We are now at a point in the consultations where themes have begun to emerge. These themes are unifying ideas, images or motifs that have been repeated throughout the course of our dialogue. Some have been contentious and others have been points of consensus, but all are the subject of constant discussion from multiple stakeholder perspectives.
One example is the theme of data. There is a perception that there is a lack of consistent, verifiable, easily accessible data on universities and their students, cost structures, teaching and learning methodologies. Sometimes it is a concern around input data, sometimes about metrics, sometimes what I would call descriptive data. Sometimes it is confusion about what the government holds and what others in the system maintain.
The reality is that there is a lot of publicly available information about universities through several venues but it is not always widely understood, trusted or interpretable. In a blog from last year, HEQCO's Martin Hicks has pointed out that “we have a lot of data, but they are effectively in quarantine.”
A minimum expectation for the receipt of public funds is the availability of data that is pertinent to the public consumers of a system, useful for the research and development of a system, and illustrative as to whether public funds are being used effectively and efficiently, however that is defined.
As I mentioned before, we were recently briefed by the Ministry of Health on the health system funding reform. I've posted the deck for your information. The health system has developed robust data over many years of joint work between stakeholders and this spirit of collaboration and investigation has yielded concrete dividends with regard to transparency and accountability.
Just a reminder that this phase of the consultation finishes at the end of August. Thanks to all who have engaged with us thus far, and I look forward to your continued comment and input.
Blog 2: 4 June 2015
We have been very busy since the launch of this website and the release of the consultation paper. On May 6, the Ministry of Training Colleges and Universities held a one day symposium led off by Minister Reza Moridi, who spoke about creating a better, stronger university system for everyone — and about creating a new funding model that is rational, easy to understand and that supports the goals of improved student outcomes and long-term sustainability.
The Deputy Minister (Interim) Marie-Lison Fougère followed, outlining her hopes for the day and acknowledging the work that we are tasked with needs to follow a principled approach to strike a balance between policy goals and student experience, support for differentiation, financial sustainability and increased transparency and accountability. She also noted that the funding formula is a means to an end not an end itself.A broad cross section of stakeholders were represented at the day and broke into cross-sector table groups to discuss the questions outlined in the consultation paper, while each table's recorder took notes, which we are now compiling. In all about 175 people attended a packed room.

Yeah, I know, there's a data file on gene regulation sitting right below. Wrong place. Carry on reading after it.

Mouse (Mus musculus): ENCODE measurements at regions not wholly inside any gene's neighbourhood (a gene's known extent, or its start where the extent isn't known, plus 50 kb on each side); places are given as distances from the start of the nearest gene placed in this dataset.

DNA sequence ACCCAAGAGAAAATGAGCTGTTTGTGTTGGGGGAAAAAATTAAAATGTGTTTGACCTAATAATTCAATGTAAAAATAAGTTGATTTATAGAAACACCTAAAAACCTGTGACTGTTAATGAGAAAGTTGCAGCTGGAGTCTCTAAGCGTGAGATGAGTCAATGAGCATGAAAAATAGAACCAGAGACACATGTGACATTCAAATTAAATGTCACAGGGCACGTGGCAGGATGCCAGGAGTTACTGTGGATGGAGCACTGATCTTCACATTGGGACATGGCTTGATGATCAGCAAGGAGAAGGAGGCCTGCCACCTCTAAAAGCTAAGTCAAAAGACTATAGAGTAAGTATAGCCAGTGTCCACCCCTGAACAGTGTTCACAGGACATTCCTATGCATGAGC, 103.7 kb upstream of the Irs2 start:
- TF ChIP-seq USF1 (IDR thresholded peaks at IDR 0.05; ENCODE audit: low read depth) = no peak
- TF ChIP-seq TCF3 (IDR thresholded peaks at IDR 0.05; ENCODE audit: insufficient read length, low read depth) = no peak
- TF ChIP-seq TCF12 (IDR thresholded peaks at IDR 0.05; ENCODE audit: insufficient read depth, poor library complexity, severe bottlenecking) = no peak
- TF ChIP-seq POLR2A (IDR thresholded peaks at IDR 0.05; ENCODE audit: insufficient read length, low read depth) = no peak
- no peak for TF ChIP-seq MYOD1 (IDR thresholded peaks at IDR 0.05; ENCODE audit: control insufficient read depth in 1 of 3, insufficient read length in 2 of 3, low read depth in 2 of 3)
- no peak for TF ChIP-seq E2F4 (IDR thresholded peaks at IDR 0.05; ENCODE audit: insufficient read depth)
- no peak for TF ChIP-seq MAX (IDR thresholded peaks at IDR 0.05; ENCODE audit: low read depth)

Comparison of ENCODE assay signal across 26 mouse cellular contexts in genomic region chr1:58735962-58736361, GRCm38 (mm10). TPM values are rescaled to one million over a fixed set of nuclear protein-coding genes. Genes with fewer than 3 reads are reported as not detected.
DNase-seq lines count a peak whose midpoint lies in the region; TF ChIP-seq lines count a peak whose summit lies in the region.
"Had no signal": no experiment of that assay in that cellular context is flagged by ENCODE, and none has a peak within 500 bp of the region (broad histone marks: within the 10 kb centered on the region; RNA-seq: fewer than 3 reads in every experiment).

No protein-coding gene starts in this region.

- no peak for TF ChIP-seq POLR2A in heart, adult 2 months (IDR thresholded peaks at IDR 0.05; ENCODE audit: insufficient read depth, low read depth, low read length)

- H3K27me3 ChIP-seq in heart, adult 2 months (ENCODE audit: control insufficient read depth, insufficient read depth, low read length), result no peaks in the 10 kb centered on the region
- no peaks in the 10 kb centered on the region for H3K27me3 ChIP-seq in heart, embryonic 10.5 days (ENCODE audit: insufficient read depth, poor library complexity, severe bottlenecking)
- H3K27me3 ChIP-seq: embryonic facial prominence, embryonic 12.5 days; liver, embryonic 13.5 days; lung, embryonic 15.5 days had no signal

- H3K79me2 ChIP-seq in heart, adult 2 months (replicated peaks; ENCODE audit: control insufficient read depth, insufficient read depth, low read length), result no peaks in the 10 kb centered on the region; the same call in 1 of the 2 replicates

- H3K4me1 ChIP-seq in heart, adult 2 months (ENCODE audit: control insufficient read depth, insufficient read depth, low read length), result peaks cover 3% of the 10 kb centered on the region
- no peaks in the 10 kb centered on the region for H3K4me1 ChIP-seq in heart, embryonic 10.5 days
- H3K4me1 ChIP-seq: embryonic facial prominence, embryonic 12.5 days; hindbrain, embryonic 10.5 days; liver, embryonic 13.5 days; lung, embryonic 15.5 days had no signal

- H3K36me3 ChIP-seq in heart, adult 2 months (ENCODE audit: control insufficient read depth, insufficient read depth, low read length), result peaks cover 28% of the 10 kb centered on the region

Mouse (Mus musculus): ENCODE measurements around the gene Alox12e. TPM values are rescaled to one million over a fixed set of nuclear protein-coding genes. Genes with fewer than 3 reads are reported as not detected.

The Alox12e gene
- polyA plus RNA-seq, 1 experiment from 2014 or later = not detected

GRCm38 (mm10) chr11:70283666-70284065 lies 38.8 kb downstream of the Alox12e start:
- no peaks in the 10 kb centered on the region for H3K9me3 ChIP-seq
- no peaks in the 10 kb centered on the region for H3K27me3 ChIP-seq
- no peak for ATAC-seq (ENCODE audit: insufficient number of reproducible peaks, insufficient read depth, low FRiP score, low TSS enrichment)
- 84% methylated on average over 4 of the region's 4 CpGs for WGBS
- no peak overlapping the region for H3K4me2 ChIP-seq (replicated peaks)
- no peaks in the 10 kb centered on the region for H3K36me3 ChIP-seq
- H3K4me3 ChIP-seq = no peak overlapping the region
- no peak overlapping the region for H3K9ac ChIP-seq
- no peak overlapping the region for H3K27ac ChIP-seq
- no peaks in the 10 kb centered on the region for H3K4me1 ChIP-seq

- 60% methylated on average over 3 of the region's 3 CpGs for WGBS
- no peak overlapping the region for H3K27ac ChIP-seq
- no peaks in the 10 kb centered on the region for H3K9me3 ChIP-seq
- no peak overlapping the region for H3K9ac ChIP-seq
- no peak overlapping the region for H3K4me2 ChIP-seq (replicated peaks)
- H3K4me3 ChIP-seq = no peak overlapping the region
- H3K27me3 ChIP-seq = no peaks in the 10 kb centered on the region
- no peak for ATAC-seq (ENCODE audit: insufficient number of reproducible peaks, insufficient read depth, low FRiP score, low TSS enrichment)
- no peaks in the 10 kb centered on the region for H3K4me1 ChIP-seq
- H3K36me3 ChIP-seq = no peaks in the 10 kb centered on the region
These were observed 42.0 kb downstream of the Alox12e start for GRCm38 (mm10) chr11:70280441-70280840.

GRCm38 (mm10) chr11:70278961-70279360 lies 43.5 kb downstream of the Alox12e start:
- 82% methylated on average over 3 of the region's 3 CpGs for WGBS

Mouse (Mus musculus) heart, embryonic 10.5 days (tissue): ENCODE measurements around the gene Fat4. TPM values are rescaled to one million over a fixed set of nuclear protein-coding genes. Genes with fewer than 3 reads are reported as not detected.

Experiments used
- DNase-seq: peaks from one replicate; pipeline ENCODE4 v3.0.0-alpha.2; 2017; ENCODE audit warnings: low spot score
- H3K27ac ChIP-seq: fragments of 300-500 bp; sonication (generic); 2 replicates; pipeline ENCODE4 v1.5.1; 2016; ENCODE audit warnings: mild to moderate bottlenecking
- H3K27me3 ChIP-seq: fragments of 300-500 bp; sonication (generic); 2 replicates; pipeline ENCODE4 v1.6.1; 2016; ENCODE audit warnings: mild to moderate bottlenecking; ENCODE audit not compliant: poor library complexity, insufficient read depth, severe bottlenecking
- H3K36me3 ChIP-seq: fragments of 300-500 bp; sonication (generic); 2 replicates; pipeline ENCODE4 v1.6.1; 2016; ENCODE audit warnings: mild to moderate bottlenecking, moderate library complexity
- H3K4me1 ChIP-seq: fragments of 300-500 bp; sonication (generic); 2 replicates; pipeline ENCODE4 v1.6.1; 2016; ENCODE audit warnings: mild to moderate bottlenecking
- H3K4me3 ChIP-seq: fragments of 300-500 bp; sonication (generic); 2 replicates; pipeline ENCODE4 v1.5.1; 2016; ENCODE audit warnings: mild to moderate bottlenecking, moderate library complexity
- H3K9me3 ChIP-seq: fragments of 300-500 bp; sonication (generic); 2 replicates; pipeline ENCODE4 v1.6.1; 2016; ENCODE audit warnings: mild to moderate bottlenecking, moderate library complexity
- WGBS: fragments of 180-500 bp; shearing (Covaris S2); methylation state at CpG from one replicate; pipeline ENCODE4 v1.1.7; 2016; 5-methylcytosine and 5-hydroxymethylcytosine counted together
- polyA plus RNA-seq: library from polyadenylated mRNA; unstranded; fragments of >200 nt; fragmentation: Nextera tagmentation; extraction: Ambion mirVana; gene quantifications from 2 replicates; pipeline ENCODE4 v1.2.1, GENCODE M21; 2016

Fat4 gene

Since then we have approached and confirmed number of individuals who are prepared to work with the project as “reference” group members, people who have differing areas of expertise, experience and views. This is an informal group we will consult as individuals, and in a group, seeking their advice and asking them to challenge our thinking.
We have spent time talking to a number of groups, including Ontario Undergraduate Student Alliance (OUSA), Ontario Confederation of University Faculty Associations, several Council of Ontario Universities committees and others. We have more meetings coming up, including joint briefings on various topics.
Our goal is to complete this first phase of broad consultation and begin to shape design elements for a further round of targeted consultations. We hope to present a public report about what we heard and learned by mid-fall 2015.
A discussion about how funds should be allocated is never easy. Yet people, organizations and institutions have come together to hold fulsome dialogues and for that I am very grateful. We will be back to you with some early themes from this first phase in our next update.
Blog 1: 28 April 2015
Welcome to the University Funding Model Reform Website.
The government has asked me to undertake, for the next few months, a broad discussion with interested stakeholders on how best to design a revised funding approach for Ontario's university system. We are a small team working together for the next six months.
The government wants to see its funding of universities enhance:
On this website we have posted a discussion document to help guide the consultation and a form you can complete to submit your views directly. This consultation will make use of several different approaches – meetings with stakeholder groups such as student organizations, faculty associations, the Council of Ontario Universities and others; cross sector dialogues, briefings, written submissions and advice. Feedback from this consultation will be available publicly when we have completed our first round of discussions.
Our plan is to provide positive and helpful input into an important element of the government's postsecondary transformation agenda. I hope you will take the time to read the paper and respond with your views and ideas.
We'll keep you posted on our progress regularly. Many thanks for your interest and time.